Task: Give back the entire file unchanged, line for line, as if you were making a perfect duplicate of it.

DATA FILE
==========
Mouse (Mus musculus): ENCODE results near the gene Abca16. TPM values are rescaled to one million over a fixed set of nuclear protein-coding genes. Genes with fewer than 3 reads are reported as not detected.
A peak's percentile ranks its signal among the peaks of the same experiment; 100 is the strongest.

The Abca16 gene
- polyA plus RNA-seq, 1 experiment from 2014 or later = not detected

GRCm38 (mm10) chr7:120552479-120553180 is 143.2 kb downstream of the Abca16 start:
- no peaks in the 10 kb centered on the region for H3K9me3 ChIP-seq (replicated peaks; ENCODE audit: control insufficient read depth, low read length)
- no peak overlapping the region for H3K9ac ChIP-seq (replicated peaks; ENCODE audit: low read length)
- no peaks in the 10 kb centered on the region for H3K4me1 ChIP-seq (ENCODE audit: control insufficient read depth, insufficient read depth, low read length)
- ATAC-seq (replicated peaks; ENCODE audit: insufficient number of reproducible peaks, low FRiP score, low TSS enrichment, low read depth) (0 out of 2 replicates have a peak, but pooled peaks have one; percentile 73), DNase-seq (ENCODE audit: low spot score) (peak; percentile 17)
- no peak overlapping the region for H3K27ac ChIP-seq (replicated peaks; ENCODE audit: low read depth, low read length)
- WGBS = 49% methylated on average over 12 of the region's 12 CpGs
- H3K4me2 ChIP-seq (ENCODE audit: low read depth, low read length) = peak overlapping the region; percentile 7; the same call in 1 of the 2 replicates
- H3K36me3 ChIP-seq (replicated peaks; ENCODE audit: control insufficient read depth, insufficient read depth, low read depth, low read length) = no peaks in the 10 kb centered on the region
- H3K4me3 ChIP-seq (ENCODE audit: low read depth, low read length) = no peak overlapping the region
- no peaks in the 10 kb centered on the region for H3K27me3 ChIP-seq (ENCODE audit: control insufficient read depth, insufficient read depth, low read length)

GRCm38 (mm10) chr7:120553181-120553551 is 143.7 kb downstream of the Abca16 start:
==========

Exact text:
Mouse (Mus musculus): ENCODE results near the gene Abca16. TPM values are rescaled to one million over a fixed set of nuclear protein-coding genes. Genes with fewer than 3 reads are reported as not detected.
A peak's percentile ranks its signal among the peaks of the same experiment; 100 is the strongest.

The Abca16 gene
- polyA plus RNA-seq, 1 experiment from 2014 or later = not detected

GRCm38 (mm10) chr7:120552479-120553180 is 143.2 kb downstream of the Abca16 start:
- no peaks in the 10 kb centered on the region for H3K9me3 ChIP-seq (replicated peaks; ENCODE audit: control insufficient read depth, low read length)
- no peak overlapping the region for H3K9ac ChIP-seq (replicated peaks; ENCODE audit: low read length)
- no peaks in the 10 kb centered on the region for H3K4me1 ChIP-seq (ENCODE audit: control insufficient read depth, insufficient read depth, low read length)
- ATAC-seq (replicated peaks; ENCODE audit: insufficient number of reproducible peaks, low FRiP score, low TSS enrichment, low read depth) (0 out of 2 replicates have a peak, but pooled peaks have one; percentile 73), DNase-seq (ENCODE audit: low spot score) (peak; percentile 17)
- no peak overlapping the region for H3K27ac ChIP-seq (replicated peaks; ENCODE audit: low read depth, low read length)
- WGBS = 49% methylated on average over 12 of the region's 12 CpGs
- H3K4me2 ChIP-seq (ENCODE audit: low read depth, low read length) = peak overlapping the region; percentile 7; the same call in 1 of the 2 replicates
- H3K36me3 ChIP-seq (replicated peaks; ENCODE audit: control insufficient read depth, insufficient read depth, low read depth, low read length) = no peaks in the 10 kb centered on the region
- H3K4me3 ChIP-seq (ENCODE audit: low read depth, low read length) = no peak overlapping the region
- no peaks in the 10 kb centered on the region for H3K27me3 ChIP-seq (ENCODE audit: control insufficient read depth, insufficient read depth, low read length)

GRCm38 (mm10) chr7:120553181-120553551 is 143.7 kb downstream of the Abca16 start: